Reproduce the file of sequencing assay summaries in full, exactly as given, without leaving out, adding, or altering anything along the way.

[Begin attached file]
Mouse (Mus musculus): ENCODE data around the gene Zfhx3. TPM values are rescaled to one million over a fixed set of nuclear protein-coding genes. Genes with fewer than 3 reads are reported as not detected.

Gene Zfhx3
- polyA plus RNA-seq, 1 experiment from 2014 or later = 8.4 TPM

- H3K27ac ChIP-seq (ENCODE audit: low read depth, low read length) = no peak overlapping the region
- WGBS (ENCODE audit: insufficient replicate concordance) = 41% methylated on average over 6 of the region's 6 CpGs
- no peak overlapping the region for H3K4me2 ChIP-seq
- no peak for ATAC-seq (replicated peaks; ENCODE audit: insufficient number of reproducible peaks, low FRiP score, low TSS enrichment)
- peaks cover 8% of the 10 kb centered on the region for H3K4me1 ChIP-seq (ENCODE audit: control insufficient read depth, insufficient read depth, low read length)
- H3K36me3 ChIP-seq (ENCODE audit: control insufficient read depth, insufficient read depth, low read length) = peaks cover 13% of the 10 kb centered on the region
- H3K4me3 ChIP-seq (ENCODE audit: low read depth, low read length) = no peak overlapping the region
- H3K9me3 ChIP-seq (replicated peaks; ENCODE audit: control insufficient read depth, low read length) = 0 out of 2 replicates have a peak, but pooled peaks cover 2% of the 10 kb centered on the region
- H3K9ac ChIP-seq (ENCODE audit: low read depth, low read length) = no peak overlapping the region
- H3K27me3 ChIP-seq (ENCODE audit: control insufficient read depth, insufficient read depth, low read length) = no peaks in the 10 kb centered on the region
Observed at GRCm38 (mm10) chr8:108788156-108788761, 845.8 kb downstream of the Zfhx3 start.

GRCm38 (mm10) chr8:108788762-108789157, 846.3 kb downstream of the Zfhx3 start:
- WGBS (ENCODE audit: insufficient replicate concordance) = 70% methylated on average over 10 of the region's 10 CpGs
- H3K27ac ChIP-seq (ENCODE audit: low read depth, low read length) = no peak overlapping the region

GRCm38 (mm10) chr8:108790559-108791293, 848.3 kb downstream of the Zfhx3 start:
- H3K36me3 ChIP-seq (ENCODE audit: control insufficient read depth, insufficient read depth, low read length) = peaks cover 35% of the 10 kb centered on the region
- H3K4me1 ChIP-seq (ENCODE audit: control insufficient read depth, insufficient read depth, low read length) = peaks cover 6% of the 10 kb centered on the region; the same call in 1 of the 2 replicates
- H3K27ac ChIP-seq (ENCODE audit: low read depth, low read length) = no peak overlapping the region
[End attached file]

Mouse (Mus musculus): ENCODE data around the gene Zfhx3. TPM values are rescaled to one million over a fixed set of nuclear protein-coding genes. Genes with fewer than 3 reads are reported as not detected.

Gene Zfhx3
- polyA plus RNA-seq, 1 experiment from 2014 or later = 8.4 TPM

- H3K27ac ChIP-seq (ENCODE audit: low read depth, low read length) = no peak overlapping the region
- WGBS (ENCODE audit: insufficient replicate concordance) = 41% methylated on average over 6 of the region's 6 CpGs
- no peak overlapping the region for H3K4me2 ChIP-seq
- no peak for ATAC-seq (replicated peaks; ENCODE audit: insufficient number of reproducible peaks, low FRiP score, low TSS enrichment)
- peaks cover 8% of the 10 kb centered on the region for H3K4me1 ChIP-seq (ENCODE audit: control insufficient read depth, insufficient read depth, low read length)
- H3K36me3 ChIP-seq (ENCODE audit: control insufficient read depth, insufficient read depth, low read length) = peaks cover 13% of the 10 kb centered on the region
- H3K4me3 ChIP-seq (ENCODE audit: low read depth, low read length) = no peak overlapping the region
- H3K9me3 ChIP-seq (replicated peaks; ENCODE audit: control insufficient read depth, low read length) = 0 out of 2 replicates have a peak, but pooled peaks cover 2% of the 10 kb centered on the region
- H3K9ac ChIP-seq (ENCODE audit: low read depth, low read length) = no peak overlapping the region
- H3K27me3 ChIP-seq (ENCODE audit: control insufficient read depth, insufficient read depth, low read length) = no peaks in the 10 kb centered on the region
Observed at GRCm38 (mm10) chr8:108788156-108788761, 845.8 kb downstream of the Zfhx3 start.

GRCm38 (mm10) chr8:108788762-108789157, 846.3 kb downstream of the Zfhx3 start:
- WGBS (ENCODE audit: insufficient replicate concordance) = 70% methylated on average over 10 of the region's 10 CpGs
- H3K27ac ChIP-seq (ENCODE audit: low read depth, low read length) = no peak overlapping the region

GRCm38 (mm10) chr8:108790559-108791293, 848.3 kb downstream of the Zfhx3 start:
- H3K36me3 ChIP-seq (ENCODE audit: control insufficient read depth, insufficient read depth, low read length) = peaks cover 35% of the 10 kb centered on the region
- H3K4me1 ChIP-seq (ENCODE audit: control insufficient read depth, insufficient read depth, low read length) = peaks cover 6% of the 10 kb centered on the region; the same call in 1 of the 2 replicates
- H3K27ac ChIP-seq (ENCODE audit: low read depth, low read length) = no peak overlapping the region